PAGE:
Bloomberg Law
July 23, 2020, 9:00 AM

Law Firms Rake in $235 Million for Virus-Fueled Big Bankruptcies

Roy Strom
Roy Strom

The coronavirus pandemic’s devastating effects on large company balance sheets are paying off for law firms, which made nearly $235 million so far this year on work leading up to the biggest bankruptcy cases.

That’s nearly double the amount of cash that firms hauled in for the same type of work in all of 2019.

Through June, 33 publicly traded companies with more than $100 million in assets each had sought court relief from creditors, according to a UCLA Law School database.

Those companies paid more than $235 million in fees to law firms either in the form of retainers or during the 90-day period before a bankruptcy petition, court records show. Only $120 million was paid all of last year in 25 filings, according to the UCLA-LoPucki Bankruptcy Research Database and a Bloomberg Law analysis of court records.

The number of bankruptcy filings matching the UCLA database’s standards was nine in June compared to 12 in May, which set a post-2009 record. During more normal years, some months see no filings.

But bankruptcy lawyers are preparing for a prolonged period of heightened activity, especially if rising coronavirus infections lead to a second round of business closures and stay-at-home orders.

“Some of the businesses that have been managed to stay out of Chapter 11 up until now, it is very unclear if they could survive another major hit to their revenue and liquidity that comes with sheltering at home for a few months in the fall,” George Davis, chair of Latham & Watkins’ 215-lawyer restructuring and special situations practice, said in an interview.

Kirkland & Ellis, has dominated the competition this year for work in bankruptcies filed by large public companies. The Chicago-founded firm has represented 15 of the 33 companies, earning more than $145 million in fees for its work prior to those companies’ bankruptcy filings. That represents more than 60% of fees paid to law firms by the 33 companies, according to the Bloomberg Law analysis.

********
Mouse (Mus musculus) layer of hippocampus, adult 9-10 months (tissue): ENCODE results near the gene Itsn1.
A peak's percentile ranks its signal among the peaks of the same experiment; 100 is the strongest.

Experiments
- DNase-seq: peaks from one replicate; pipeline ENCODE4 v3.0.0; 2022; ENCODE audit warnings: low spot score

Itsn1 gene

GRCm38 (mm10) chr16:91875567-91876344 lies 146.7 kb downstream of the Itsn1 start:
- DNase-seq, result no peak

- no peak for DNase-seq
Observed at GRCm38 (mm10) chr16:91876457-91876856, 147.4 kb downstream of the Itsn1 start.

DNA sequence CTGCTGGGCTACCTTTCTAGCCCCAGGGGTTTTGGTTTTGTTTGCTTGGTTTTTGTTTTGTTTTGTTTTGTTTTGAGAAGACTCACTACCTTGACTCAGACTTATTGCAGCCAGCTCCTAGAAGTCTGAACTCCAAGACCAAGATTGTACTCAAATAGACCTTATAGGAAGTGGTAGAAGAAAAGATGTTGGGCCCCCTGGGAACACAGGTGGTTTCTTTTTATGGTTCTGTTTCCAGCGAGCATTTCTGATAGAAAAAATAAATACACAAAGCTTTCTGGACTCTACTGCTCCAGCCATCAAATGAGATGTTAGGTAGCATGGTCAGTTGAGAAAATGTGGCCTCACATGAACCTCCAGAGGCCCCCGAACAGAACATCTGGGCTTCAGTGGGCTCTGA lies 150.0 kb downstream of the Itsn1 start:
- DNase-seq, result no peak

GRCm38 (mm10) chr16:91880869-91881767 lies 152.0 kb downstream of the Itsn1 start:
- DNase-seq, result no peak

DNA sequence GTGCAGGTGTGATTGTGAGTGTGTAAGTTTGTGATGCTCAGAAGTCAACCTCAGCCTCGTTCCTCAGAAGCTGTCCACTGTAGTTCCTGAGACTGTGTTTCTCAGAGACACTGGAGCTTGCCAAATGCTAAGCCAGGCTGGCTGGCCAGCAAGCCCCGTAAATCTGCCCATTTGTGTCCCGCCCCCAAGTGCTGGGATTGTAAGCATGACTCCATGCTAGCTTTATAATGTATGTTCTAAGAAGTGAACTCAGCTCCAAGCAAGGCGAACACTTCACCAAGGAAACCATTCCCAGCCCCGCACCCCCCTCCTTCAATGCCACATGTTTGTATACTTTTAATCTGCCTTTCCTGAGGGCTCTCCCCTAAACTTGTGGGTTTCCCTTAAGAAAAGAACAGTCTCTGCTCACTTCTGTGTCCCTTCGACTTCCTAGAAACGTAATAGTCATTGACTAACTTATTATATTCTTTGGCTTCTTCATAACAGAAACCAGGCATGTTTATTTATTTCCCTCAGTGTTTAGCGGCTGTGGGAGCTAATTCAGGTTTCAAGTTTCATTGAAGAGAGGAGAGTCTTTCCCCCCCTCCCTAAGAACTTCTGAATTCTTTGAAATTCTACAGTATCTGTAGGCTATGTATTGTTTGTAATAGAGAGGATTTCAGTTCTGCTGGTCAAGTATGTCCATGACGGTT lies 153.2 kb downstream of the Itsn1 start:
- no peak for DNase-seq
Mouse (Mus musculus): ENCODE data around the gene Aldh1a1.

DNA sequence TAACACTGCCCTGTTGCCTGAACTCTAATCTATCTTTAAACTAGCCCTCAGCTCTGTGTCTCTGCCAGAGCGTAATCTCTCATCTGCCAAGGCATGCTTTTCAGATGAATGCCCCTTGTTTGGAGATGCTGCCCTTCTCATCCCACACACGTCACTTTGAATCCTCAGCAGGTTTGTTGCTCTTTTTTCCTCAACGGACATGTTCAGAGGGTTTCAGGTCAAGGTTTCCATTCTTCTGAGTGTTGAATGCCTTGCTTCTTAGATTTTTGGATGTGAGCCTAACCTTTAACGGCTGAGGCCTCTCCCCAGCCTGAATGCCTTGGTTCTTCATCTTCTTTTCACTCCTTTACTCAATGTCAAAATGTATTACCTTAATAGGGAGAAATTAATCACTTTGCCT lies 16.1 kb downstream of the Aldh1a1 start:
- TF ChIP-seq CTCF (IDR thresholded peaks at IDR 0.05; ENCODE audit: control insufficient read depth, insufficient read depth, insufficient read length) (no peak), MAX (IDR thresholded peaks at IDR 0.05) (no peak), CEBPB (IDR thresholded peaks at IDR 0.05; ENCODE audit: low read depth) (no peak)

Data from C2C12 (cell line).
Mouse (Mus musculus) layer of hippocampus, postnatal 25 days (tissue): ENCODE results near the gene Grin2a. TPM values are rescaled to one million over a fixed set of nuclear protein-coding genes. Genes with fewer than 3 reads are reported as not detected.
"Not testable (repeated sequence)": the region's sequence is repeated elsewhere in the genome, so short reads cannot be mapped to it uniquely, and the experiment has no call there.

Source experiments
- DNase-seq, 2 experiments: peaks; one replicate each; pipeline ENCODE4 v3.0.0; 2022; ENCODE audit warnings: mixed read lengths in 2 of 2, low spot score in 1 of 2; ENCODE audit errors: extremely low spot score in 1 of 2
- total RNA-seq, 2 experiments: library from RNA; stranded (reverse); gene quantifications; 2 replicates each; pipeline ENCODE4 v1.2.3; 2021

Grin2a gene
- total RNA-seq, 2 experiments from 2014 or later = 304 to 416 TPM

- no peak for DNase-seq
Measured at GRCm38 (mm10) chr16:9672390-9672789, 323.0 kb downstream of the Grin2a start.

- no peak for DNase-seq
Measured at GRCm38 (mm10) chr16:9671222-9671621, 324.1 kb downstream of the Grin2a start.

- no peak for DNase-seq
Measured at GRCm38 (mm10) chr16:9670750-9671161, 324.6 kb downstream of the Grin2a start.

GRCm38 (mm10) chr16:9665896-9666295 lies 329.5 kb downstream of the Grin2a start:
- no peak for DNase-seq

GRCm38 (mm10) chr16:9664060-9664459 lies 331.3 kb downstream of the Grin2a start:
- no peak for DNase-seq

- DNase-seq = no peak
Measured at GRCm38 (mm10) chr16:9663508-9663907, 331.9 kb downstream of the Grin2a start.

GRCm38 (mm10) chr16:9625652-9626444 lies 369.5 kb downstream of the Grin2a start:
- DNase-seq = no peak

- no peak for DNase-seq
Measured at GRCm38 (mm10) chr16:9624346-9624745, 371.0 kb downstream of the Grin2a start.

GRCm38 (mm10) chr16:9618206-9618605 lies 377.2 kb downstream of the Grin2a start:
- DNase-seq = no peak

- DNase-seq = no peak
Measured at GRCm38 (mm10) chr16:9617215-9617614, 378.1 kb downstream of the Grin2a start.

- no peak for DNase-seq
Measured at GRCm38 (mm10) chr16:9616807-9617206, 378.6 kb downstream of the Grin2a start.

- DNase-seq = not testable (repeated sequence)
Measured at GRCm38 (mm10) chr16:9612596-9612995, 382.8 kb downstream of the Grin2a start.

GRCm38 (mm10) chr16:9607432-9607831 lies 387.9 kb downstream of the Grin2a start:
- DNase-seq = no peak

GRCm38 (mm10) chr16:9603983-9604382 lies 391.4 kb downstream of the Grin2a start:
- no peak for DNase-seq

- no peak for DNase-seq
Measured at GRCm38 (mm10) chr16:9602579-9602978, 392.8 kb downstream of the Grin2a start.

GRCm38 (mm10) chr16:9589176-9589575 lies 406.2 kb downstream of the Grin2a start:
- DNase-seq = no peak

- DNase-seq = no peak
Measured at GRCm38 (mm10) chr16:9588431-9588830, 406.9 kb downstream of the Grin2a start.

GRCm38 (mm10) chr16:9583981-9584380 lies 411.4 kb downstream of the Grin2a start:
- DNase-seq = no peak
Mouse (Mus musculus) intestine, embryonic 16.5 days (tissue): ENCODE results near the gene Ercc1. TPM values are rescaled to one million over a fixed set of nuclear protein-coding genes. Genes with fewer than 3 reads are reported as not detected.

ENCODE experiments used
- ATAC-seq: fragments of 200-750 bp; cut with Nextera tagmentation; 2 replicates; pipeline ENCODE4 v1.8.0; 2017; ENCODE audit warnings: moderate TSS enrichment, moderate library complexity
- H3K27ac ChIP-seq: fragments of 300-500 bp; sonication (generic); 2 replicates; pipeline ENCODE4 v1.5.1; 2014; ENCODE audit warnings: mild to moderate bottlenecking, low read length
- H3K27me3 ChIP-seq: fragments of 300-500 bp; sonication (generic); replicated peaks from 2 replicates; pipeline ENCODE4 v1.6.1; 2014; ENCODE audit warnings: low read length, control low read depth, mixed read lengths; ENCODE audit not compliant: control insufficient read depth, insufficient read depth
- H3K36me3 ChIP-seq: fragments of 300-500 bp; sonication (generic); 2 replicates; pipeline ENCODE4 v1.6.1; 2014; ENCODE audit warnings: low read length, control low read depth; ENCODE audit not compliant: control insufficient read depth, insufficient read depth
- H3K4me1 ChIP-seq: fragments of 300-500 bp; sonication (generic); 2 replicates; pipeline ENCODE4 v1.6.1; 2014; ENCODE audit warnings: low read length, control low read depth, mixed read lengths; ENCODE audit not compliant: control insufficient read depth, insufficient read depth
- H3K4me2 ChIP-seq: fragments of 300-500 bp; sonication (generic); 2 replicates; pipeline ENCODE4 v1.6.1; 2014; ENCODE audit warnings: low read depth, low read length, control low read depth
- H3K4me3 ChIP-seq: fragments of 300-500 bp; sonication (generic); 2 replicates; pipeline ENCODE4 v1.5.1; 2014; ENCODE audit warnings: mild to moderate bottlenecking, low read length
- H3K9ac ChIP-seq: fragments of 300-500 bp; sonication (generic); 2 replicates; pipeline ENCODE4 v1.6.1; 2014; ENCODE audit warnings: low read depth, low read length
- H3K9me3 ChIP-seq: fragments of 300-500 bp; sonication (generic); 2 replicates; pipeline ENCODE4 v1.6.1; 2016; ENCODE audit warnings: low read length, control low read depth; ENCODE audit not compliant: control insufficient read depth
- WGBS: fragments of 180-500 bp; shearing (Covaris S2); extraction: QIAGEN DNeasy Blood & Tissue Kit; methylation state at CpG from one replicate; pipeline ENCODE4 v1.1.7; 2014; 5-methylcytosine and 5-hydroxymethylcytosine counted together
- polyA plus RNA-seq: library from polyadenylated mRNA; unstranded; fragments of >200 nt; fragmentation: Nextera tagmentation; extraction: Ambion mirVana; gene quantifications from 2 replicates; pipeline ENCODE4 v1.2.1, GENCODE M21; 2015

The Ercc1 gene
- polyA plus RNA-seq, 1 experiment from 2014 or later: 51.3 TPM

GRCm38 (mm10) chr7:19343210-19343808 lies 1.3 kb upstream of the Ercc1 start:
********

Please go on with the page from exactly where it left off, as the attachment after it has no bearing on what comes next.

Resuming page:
The firm, which declined comment on its bankruptcy work, has represented retailers J.C. Penney, Neiman Marcus, and Pier 1 Imports. It has advised firms in the energy business including Chesapeake Energy, Covia Holdings, and Whiting Petroleum. Kirkland is representing eight of the 10 largest publicly-traded bankrupt companies by assets this year, the UCLA database shows.

Latham & Watkins has earned the second-most in fees, $16.7 million, among the group, court records show. The firm represents two publicly traded companies in the UCLA database: vitamin and supplement retailer GNC Holdings and glass tableware manufacturer Libbey Inc.

The data compiled by Bloomberg Law has some limitations as a tool to compare law firm fees. There is no standard format to report pre-petition bankruptcy fees, and firms take varying approaches to billing during that period.

The majority of the fees tracked by Bloomberg Law were in the form of retainers, which firms draw from as they work on matters. The other fees were payments firms said they received within the 90-day period leading up to the bankruptcy filing. Still, the data offers insight into what is often one of the most lucrative aspects of bankruptcy work for lawyers: representing bankrupt companies in court.

And while a handful of law firms hold a tight grip on that practice, other Big Law firms had invested in restructuring practices as a hedge in recession. Many of those lawyers are busy representing creditors, financial institutions, or smaller indebted companies.

Assets Flat, Fees Spiking

Lynn LoPucki, a UCLA School of Law professor who developed the database, said the best predictor for how much money a company will pay its law firm during a bankruptcy is how many professionals are authorized to work on the case. The amount of assets is a “strong second,” he said.

Pre-petition law firm fees are nearly twice as high so far this year while the total assets involved in the bankruptcies is fairly similar to last year’s level. The 33 bankruptcies through June were filed by companies with a combined $141 billion in assets, compared to about $135 billion last year, the UCLA database shows.

LoPucki said last month the number of bankruptcies stemming from the pandemic could exceed the records set following the dot-com crash and the 2008-09 financial crisis.

Smaller and private companies are also filing for bankruptcy protection as the coronavirus pandemic rages.

A separate tally compiled by Bloomberg of bankruptcies filed by companies with more than $50 million in assets showed 28 companies sought court relief from creditors in June, the same number as May. The bankruptcies in June generated more than $85 million in pre-filing payments to law firms, court records show.

Among those 28 companies, Kirkland, Weil Gotshal & Manges, and Latham & Watkins were the most active law firm advisers. Kirkland earned more than $26 million in fees prior to the filing of four cases in June. Weil , which declined comment on its work, advised four companies filing for protection in June, earning more than $23 million. And Latham represented three companies filing in June, earning more than $21 million.

To contact the reporter on this story: Roy Strom in Chicago at

To contact the editors responsible for this story: Rebekah Mintzer at; Tom P. Taylor at